"In your pastoral letter, read in the Hungarian churches last Sunday, Cardinal, you said that any negotiations with the state for the return of Catholic schools and colleges would mean an abandonment of Catholic and Christian principles. The Lutheran and Evangelical churches did negotiate and did have their secondary schools returned to them. Could you tell me what principles the Protestant churches abandoned in these discussions?" And I quoted the following paragraph from the Pastoral letter:

"For the return of our fifteen colleges they wished to stipulate conditions, the fulfillment of which would have meant the giving up of our principles. At the cost of principles, by means of abandoning principles, the Church would not touch even her own schools. The army of Catholic educators can be neither the factor nor the active participant ofan education not approved by the Church. Even if they (the Government) were to promise that the school will not be anti-religious but neutral, that if they continue to teach, our monks and nuns will not come into conflict with their conscience, we ask where is our guarantee for these promises."

"What were these conditions which the government used as a bargaining counter for the return ofyour fifteen colleges?" I asked.

The Cardinal hedged the question many times and finally, as I was insistent on this point which seemed to me to contain the crux ofthe whole quarrel between Church and state, he said, "I myself don't know what these conditions were. Those who are concerned with educational problems took part in the discussions, but in any case I know they were such that no Catholic and no Christian could accept."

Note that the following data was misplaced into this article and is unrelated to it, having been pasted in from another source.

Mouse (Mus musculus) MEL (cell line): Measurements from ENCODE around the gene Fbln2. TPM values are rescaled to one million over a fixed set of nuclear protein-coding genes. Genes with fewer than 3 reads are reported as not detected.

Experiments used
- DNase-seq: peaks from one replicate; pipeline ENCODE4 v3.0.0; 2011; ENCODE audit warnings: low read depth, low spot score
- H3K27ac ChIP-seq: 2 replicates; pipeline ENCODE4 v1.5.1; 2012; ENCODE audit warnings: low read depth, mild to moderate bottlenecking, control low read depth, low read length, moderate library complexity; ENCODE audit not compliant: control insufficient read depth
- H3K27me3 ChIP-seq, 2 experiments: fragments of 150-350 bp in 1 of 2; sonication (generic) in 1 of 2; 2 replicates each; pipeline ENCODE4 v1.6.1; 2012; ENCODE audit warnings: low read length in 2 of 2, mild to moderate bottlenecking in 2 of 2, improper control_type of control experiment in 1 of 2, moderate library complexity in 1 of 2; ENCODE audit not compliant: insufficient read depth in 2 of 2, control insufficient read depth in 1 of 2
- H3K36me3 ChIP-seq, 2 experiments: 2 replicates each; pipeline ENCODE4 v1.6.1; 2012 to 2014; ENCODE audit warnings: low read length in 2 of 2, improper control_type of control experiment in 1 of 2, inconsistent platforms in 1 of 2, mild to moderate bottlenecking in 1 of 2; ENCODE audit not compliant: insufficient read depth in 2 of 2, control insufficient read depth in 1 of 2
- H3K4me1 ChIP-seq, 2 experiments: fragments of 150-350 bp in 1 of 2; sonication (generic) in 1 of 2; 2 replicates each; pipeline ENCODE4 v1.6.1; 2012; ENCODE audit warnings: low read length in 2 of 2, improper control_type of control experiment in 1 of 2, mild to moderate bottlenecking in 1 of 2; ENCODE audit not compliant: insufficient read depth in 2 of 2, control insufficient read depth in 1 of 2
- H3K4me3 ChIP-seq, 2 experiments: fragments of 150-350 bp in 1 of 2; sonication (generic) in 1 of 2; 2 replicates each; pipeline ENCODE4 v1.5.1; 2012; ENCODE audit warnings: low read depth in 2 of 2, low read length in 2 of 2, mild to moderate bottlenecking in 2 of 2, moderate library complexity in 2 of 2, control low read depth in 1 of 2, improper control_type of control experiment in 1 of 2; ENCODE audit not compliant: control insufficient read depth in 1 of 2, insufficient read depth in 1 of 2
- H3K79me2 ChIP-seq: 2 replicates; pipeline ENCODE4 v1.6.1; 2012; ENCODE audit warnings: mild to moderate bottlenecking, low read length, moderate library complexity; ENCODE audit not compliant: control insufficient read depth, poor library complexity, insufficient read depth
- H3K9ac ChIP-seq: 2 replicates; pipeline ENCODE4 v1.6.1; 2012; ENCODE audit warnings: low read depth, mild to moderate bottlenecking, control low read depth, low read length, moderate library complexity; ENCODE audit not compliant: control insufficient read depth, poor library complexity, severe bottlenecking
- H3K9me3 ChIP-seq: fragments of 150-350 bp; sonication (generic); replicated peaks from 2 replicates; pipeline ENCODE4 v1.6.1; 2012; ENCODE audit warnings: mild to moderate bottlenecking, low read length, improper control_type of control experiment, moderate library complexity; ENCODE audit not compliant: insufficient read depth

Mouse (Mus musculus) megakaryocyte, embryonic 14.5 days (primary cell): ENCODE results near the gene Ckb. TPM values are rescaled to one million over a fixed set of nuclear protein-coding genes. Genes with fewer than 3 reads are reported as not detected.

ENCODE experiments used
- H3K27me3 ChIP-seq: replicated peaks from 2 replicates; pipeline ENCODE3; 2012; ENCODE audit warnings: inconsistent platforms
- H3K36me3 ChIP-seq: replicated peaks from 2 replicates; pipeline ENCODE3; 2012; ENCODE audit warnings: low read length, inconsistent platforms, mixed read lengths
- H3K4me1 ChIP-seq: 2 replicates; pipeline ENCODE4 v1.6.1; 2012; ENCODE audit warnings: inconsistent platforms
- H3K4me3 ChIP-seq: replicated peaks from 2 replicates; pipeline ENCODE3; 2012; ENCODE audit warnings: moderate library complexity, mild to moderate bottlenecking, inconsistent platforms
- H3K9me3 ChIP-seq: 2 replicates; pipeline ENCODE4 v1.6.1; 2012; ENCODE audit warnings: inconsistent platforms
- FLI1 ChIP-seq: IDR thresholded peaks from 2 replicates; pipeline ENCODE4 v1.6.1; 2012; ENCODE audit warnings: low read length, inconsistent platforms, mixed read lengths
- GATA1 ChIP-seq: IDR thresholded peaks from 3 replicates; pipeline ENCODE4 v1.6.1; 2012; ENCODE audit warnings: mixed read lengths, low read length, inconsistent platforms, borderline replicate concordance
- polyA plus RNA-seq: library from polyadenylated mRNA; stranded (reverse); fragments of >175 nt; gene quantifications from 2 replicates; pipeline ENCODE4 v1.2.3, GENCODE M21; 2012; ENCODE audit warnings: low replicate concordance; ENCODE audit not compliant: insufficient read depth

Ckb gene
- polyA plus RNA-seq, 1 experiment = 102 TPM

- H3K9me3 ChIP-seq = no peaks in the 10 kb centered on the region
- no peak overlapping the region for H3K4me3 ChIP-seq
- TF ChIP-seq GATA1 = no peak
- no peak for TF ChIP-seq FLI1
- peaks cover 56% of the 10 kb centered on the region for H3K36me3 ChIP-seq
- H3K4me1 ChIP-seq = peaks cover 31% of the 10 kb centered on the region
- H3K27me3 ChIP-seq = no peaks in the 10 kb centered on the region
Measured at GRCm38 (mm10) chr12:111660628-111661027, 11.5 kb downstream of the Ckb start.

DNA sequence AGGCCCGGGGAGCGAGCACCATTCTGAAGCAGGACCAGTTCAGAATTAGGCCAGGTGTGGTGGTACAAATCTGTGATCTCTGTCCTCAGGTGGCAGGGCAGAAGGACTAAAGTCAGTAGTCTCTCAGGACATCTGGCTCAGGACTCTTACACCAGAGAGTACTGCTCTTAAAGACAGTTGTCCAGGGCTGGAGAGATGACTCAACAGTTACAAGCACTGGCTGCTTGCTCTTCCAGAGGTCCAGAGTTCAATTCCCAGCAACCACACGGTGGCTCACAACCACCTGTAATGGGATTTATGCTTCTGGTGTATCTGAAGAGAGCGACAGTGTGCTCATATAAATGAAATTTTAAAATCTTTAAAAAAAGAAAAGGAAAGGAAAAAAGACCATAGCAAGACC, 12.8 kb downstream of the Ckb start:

"But it was in your name that the Pastoral Letter was read out, and in your name that many thousand monks and nuns lost their positions overnight. Surely only the Cardinal himself could decide whether conditions .were anti-Christian or not. And after all, the Christian Lutheran and Calvinist bishops did accept these conditions and did have their properties returned and must be considered as Christians.”

"I am quite content to leave such decisions in the hands ofthose who are competent in educational questions," said the Cardinal, adding, "I cannot busy myself with every facet ofChurch affairs."

Either the Cardinal was dodging the issue or he had thrown down his sharpest challenge to the government, the spark that touched off a full-scale battle between Church and State, without knowing what the real issues were.

The conditions I received only later from Protestant sources. The government decree established the principle ofstate education and sanctioned the seizure ofall church schools. The view taken was that for centuries the state had heavily subsidised the Church for educational purposes. The people had paid in taxes many times over for the schools built by the Churches with State money. But the government offered to return secondary schools, the Church colleges, Seminaries for training priests and pastors were not affected by the decree. There were three conditions attached to this return.

(1) The Church recognise Hungary as a Republic.

(2) The Church recognise the fact ofland reform.

(3) The Church recognise the fact ofnationalisation ofindustry.